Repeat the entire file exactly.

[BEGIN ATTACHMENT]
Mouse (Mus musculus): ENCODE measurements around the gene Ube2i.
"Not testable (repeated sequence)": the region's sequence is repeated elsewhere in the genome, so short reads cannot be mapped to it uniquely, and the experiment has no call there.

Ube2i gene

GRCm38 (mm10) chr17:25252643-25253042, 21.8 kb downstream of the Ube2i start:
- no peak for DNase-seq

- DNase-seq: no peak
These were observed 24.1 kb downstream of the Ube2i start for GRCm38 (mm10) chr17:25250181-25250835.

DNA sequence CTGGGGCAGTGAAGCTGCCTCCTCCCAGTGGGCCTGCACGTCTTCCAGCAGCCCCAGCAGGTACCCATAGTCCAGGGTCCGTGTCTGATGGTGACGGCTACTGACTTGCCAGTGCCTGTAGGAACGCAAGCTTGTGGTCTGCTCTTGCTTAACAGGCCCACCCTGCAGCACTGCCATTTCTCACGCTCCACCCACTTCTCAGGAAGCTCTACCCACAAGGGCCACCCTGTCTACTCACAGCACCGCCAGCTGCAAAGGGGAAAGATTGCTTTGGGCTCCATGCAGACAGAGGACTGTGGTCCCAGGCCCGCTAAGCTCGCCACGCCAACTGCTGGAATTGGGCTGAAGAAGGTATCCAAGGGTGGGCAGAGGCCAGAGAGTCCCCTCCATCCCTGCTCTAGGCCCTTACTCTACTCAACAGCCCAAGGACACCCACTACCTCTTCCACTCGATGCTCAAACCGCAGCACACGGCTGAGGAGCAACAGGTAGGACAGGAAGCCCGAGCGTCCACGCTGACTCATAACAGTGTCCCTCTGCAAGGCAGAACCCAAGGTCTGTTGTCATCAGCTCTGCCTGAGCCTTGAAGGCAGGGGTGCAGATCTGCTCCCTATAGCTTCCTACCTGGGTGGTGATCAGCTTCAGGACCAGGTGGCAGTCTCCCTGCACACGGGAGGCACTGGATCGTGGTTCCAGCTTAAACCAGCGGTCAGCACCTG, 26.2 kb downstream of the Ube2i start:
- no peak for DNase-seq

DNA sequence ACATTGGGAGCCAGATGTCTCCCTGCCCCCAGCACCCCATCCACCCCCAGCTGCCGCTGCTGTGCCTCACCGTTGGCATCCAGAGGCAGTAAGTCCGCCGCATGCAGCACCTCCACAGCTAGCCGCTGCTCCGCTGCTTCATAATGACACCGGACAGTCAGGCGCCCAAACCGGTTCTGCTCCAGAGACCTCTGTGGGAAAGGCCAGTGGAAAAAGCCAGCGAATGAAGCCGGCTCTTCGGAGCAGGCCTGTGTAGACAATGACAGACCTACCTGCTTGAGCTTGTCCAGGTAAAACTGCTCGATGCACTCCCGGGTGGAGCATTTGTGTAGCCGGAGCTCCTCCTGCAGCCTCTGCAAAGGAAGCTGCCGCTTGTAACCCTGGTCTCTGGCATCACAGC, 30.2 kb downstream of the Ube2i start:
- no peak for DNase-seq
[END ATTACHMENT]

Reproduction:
Mouse (Mus musculus): ENCODE measurements around the gene Ube2i.
"Not testable (repeated sequence)": the region's sequence is repeated elsewhere in the genome, so short reads cannot be mapped to it uniquely, and the experiment has no call there.

Ube2i gene

GRCm38 (mm10) chr17:25252643-25253042, 21.8 kb downstream of the Ube2i start:
- no peak for DNase-seq

- DNase-seq: no peak
These were observed 24.1 kb downstream of the Ube2i start for GRCm38 (mm10) chr17:25250181-25250835.

DNA sequence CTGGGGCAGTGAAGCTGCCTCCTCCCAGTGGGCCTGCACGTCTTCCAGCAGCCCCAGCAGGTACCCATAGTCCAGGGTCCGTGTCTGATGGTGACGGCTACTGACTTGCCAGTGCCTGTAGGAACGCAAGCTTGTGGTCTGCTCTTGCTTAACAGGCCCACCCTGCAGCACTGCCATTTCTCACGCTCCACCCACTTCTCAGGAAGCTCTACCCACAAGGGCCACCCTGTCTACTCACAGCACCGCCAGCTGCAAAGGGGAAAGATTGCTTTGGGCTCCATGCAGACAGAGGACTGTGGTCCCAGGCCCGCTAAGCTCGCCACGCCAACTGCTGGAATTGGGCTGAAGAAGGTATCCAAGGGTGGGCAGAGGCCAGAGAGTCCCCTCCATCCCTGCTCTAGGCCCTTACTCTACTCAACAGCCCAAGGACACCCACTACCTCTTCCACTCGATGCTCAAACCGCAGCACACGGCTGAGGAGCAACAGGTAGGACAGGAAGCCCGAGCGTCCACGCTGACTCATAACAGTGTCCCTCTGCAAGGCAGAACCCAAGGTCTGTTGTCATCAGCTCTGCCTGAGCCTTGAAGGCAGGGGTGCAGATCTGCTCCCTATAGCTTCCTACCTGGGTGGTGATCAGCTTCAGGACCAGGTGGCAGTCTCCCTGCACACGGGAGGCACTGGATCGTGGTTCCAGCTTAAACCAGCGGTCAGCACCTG, 26.2 kb downstream of the Ube2i start:
- no peak for DNase-seq

DNA sequence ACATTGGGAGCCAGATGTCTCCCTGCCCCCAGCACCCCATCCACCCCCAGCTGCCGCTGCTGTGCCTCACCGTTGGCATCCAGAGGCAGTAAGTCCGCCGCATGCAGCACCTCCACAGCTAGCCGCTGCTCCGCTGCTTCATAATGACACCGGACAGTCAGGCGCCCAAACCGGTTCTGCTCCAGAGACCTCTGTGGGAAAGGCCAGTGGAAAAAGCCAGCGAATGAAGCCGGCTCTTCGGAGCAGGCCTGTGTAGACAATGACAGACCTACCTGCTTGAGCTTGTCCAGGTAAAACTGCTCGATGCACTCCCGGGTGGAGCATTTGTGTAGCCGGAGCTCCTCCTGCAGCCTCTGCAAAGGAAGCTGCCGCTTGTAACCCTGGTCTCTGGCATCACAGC, 30.2 kb downstream of the Ube2i start:
- no peak for DNase-seq